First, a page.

Nurturing young minds through early childhood education
Feb 22, 2018
Aspiring teacher Charmaine Seah’s interest in early childhood education was piqued by a talk she attended on the subject, and she decided to explore it further.
The 20-year-old was attracted to the varied responsibilities involved in working with young children.
When considering tertiary education options, Ms Seah preferred an overseas curriculum while remaining in Singapore.
After doing some research on James Cook University (JCU), Singapore, she discovered that it offered a course in early childhood education and she enrolled in its Bachelor of Education (Early Childhood Education) programme in July last year.
Ms Seah feels that she is preparing well for her future teaching career.
For instance, she took a module on sustainability in her first semester that focused on teaching children environmental concepts and what they can do to help save the planet.
She also learnt about child psychology, which delves into the behaviour of children and how to use technology such as interactive toys in the classroom.
One challenge she initially faced was speaking in front of her classmates during presentations.
“There were not many opportunities to hone my presentation skills in junior college, unlike at JCU. Now, I’m more exposed to public speaking, which will help me in presenting to an audience in future,” she says.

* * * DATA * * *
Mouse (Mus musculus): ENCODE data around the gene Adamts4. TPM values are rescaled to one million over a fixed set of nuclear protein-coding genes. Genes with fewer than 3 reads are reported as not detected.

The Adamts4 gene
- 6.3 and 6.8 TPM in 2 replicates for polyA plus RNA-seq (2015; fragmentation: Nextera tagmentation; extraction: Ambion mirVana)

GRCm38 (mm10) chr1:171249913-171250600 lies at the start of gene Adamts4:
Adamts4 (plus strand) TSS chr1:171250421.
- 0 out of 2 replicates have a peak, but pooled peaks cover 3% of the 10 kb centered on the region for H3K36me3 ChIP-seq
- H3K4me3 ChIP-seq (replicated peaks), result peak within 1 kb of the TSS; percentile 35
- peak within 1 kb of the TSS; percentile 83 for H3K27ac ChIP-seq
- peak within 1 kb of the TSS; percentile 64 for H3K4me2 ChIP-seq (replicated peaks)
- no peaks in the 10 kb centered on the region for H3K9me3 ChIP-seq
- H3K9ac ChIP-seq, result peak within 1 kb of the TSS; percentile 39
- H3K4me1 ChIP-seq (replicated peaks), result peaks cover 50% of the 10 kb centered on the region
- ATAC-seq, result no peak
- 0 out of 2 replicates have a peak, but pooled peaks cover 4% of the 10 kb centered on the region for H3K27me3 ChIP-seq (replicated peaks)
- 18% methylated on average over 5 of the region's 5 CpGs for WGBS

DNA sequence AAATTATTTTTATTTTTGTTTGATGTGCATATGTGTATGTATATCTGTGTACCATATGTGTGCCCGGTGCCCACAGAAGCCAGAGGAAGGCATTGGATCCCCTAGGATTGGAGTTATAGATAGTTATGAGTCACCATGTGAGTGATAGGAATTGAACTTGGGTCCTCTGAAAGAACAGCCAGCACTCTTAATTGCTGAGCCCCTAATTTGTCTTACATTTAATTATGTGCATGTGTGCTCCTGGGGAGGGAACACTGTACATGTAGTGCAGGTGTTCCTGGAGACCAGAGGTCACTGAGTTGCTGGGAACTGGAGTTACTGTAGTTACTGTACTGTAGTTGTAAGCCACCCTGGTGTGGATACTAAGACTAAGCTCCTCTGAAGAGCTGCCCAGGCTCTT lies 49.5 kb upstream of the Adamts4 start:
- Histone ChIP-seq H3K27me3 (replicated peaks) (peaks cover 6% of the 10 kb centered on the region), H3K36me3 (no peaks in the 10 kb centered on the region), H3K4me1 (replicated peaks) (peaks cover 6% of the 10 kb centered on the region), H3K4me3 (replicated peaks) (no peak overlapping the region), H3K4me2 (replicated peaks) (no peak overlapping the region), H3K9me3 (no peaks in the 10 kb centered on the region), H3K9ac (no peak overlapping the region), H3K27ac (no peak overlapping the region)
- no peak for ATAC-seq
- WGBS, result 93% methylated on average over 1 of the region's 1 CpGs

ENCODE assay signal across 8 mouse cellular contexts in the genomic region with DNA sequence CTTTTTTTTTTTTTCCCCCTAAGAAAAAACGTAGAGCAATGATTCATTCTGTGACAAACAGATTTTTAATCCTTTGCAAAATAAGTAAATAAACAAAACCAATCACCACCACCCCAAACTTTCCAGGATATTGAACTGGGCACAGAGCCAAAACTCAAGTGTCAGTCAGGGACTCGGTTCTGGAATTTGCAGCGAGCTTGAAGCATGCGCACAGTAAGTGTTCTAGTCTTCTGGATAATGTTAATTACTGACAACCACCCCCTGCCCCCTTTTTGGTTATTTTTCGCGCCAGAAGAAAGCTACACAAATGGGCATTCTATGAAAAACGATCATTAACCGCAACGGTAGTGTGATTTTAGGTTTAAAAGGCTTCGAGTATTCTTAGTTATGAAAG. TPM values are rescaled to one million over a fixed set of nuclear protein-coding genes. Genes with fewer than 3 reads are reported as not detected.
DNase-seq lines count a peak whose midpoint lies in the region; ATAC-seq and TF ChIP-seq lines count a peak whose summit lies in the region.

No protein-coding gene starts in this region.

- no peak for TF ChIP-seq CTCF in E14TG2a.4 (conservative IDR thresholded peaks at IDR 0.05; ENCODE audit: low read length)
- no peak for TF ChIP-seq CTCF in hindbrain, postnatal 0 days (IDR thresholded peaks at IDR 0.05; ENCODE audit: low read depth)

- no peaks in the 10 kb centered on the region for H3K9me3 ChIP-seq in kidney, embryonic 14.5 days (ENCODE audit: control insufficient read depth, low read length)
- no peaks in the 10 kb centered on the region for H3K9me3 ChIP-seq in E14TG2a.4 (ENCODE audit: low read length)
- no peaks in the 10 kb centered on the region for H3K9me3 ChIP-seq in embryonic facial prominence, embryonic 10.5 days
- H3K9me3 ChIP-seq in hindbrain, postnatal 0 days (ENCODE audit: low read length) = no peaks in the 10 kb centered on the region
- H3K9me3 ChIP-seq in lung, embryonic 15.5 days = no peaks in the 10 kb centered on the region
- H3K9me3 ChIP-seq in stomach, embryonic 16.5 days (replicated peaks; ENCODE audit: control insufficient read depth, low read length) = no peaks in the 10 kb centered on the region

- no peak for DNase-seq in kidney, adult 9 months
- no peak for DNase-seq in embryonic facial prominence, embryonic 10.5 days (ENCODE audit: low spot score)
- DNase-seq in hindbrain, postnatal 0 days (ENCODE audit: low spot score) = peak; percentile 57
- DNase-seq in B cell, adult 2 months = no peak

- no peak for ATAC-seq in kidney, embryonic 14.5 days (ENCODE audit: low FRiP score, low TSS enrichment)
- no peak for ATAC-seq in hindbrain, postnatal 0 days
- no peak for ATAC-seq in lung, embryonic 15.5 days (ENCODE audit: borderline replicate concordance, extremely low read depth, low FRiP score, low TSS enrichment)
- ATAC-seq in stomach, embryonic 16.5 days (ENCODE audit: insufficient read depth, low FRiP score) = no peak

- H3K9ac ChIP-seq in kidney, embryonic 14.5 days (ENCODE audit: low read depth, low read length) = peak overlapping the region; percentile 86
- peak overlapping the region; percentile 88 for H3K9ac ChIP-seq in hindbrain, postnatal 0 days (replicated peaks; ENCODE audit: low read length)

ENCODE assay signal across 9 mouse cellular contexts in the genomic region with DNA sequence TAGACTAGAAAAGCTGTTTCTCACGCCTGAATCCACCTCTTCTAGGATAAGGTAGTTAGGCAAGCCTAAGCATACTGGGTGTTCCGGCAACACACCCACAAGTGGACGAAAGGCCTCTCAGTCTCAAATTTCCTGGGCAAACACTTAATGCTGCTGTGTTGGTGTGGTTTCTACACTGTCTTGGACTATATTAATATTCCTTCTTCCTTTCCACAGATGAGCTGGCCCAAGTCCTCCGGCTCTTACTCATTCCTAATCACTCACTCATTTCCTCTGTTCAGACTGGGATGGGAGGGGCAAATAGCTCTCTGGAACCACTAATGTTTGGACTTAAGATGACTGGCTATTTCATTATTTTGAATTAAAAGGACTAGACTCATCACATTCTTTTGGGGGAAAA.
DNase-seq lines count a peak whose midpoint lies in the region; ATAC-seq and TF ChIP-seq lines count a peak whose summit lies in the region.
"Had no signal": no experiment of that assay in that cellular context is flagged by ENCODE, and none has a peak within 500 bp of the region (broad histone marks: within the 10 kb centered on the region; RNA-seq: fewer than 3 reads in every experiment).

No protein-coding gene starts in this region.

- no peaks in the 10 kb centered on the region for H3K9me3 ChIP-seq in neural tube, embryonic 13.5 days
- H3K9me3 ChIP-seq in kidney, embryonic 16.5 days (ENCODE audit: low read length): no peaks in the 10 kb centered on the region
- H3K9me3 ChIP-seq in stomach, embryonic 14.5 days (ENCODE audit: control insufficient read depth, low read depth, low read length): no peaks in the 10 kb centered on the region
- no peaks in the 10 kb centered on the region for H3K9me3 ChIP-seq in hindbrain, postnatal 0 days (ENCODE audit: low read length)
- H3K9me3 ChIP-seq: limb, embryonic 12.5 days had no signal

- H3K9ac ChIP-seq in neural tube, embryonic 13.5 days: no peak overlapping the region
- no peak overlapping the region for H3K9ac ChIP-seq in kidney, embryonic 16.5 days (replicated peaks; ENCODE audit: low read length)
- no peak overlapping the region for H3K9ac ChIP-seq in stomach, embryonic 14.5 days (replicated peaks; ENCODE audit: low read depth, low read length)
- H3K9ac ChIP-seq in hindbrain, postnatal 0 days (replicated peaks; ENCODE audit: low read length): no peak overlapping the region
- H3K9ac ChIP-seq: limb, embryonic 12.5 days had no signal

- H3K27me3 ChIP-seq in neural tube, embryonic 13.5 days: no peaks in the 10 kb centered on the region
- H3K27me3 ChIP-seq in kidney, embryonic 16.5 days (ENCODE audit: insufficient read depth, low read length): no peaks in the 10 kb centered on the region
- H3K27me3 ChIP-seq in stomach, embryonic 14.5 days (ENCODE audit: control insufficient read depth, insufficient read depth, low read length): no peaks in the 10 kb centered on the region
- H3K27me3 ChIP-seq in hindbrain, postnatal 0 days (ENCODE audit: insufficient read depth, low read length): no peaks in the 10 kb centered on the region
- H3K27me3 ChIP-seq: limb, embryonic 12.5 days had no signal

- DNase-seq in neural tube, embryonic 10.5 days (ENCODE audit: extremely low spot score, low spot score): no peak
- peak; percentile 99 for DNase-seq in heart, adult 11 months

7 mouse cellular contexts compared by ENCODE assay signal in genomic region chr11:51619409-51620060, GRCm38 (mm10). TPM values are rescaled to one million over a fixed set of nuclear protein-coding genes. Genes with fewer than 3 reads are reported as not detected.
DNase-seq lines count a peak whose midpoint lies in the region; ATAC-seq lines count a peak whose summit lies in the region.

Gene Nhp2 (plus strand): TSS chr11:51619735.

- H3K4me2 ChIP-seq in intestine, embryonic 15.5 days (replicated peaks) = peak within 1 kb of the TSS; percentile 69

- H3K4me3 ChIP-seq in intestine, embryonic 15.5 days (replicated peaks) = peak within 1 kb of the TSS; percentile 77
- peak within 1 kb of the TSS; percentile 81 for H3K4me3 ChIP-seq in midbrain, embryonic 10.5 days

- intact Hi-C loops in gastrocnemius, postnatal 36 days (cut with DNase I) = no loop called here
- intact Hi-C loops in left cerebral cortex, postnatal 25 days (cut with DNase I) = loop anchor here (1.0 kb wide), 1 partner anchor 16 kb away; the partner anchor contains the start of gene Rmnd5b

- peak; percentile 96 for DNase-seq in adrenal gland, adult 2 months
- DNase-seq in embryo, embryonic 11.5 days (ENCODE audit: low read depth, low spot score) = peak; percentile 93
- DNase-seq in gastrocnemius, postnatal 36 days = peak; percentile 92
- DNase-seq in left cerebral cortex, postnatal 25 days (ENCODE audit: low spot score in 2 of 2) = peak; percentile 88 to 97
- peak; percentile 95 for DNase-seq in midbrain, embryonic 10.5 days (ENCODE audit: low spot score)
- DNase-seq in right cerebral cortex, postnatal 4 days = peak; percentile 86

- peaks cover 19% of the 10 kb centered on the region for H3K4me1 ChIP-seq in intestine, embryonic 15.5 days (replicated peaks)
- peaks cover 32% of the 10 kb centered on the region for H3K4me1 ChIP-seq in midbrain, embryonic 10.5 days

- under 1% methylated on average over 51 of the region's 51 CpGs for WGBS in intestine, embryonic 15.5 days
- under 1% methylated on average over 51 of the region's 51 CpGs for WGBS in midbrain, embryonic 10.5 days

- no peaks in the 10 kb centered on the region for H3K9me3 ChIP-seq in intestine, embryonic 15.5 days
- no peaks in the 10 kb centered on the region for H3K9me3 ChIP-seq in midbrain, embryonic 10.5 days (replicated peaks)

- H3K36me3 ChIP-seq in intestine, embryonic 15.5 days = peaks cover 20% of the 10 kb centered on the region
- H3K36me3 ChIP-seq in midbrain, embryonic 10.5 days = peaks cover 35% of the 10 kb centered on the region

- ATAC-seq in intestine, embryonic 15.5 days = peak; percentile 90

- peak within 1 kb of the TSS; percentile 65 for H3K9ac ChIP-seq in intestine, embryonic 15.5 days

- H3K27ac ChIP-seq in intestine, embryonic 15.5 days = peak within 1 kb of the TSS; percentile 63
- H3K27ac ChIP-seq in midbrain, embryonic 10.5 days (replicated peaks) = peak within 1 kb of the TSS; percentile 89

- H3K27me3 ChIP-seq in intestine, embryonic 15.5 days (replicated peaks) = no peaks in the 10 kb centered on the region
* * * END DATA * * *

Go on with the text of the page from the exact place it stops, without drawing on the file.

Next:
Last September, Ms Seah’s hard work paid off when she made it to the Dean’s list, which is published thrice a year.
“At first, I was shocked to know I was on the list. Then I was happy because I did my parents proud. Their investment in my education has not been in vain,” she says.
Ms Seah is on the executive committee (exco) of JCU’s Mateship programme, an initiative in which senior students befriend and mentor newcomers during their first few weeks of university life.
She helps to manage the programme’s public relations, and is in charge of raising awareness of the programme and promoting its events via social media.
Mateship rolled out activities such as a secret Santa gift exchange session during the festive season last year and a food event where members experienced and bonded over making chocolate balls together.
“Through my club activities, I have learnt to be more open and interact with people more easily as I worked with many people,” she says.
She has also become better at time management, coping with weekly exco meetings and club activities, and still completing her assignments on time.
Ms Seah is set to graduate in 2020 and hopes to realise her dream of teaching in an international school in Singapore, or overseas.
This article was first published on February 24 in The Straits Times.